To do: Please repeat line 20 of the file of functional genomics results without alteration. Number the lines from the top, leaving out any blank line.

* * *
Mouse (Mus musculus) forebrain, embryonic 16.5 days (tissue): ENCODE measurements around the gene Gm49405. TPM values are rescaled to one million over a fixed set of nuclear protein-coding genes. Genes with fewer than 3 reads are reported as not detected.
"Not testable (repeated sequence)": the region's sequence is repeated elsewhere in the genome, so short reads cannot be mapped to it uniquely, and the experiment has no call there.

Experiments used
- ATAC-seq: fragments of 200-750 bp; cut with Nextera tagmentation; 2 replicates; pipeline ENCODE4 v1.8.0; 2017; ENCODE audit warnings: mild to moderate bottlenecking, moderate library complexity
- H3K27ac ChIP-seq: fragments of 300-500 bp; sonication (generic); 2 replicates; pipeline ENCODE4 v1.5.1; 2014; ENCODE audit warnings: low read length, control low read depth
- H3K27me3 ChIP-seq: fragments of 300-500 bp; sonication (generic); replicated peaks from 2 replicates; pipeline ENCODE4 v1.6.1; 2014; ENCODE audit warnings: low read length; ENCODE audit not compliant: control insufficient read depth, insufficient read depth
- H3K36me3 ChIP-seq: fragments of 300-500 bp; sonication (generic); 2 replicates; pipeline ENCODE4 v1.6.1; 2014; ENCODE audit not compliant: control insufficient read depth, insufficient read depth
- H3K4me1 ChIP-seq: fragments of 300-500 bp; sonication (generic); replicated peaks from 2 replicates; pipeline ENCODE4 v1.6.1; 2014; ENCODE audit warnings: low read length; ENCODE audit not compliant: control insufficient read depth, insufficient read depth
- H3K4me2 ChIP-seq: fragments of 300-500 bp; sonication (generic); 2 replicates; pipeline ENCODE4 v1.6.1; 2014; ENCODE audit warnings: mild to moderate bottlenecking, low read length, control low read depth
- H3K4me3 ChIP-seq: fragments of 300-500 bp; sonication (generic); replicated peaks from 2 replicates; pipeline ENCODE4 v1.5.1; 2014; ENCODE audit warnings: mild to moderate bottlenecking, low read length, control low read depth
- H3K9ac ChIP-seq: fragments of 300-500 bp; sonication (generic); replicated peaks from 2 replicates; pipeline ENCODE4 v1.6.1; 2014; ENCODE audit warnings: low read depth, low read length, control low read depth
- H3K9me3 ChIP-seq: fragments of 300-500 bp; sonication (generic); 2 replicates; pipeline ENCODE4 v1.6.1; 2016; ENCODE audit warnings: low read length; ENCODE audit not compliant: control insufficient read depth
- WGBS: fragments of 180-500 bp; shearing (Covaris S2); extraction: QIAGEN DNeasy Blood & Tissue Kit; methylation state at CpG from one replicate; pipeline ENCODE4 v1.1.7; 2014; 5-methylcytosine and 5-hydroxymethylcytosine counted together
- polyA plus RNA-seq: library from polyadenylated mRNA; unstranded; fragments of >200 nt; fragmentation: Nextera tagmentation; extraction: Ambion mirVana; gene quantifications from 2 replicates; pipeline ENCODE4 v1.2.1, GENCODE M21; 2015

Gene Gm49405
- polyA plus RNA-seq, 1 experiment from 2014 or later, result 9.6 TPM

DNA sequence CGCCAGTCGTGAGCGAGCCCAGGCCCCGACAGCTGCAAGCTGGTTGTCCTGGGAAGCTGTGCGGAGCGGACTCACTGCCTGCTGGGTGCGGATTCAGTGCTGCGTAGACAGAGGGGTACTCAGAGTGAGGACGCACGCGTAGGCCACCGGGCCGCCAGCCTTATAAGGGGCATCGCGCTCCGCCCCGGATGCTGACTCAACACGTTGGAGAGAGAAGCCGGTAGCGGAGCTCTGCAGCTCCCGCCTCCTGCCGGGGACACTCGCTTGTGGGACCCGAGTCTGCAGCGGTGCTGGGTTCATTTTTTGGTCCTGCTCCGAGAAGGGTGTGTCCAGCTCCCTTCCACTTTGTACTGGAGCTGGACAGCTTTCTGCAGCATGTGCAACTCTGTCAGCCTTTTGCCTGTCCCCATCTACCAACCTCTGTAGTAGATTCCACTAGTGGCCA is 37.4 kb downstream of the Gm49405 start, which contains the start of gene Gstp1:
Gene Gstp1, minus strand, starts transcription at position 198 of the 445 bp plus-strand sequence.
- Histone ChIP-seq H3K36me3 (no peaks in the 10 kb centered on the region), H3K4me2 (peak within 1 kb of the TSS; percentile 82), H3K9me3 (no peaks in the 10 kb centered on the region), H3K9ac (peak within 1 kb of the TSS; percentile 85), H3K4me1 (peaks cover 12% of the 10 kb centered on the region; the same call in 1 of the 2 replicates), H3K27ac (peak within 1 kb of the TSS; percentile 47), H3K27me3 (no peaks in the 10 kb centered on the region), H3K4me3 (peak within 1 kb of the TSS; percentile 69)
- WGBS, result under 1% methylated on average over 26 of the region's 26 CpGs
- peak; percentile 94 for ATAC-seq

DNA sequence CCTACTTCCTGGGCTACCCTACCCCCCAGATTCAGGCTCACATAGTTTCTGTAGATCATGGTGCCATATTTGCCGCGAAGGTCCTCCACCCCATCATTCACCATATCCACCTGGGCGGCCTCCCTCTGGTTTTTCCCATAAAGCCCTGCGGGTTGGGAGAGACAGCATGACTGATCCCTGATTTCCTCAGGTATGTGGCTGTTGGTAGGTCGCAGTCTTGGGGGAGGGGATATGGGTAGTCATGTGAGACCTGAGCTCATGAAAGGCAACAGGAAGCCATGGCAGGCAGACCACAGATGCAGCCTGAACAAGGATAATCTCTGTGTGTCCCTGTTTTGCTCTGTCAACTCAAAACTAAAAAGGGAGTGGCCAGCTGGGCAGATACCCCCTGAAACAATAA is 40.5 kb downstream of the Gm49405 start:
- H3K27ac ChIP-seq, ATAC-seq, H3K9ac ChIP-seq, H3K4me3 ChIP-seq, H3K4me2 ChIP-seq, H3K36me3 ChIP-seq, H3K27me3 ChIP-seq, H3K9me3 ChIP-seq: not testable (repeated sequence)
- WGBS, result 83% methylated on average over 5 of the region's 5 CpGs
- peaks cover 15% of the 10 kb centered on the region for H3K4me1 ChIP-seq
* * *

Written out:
- WGBS, result under 1% methylated on average over 26 of the region's 26 CpGs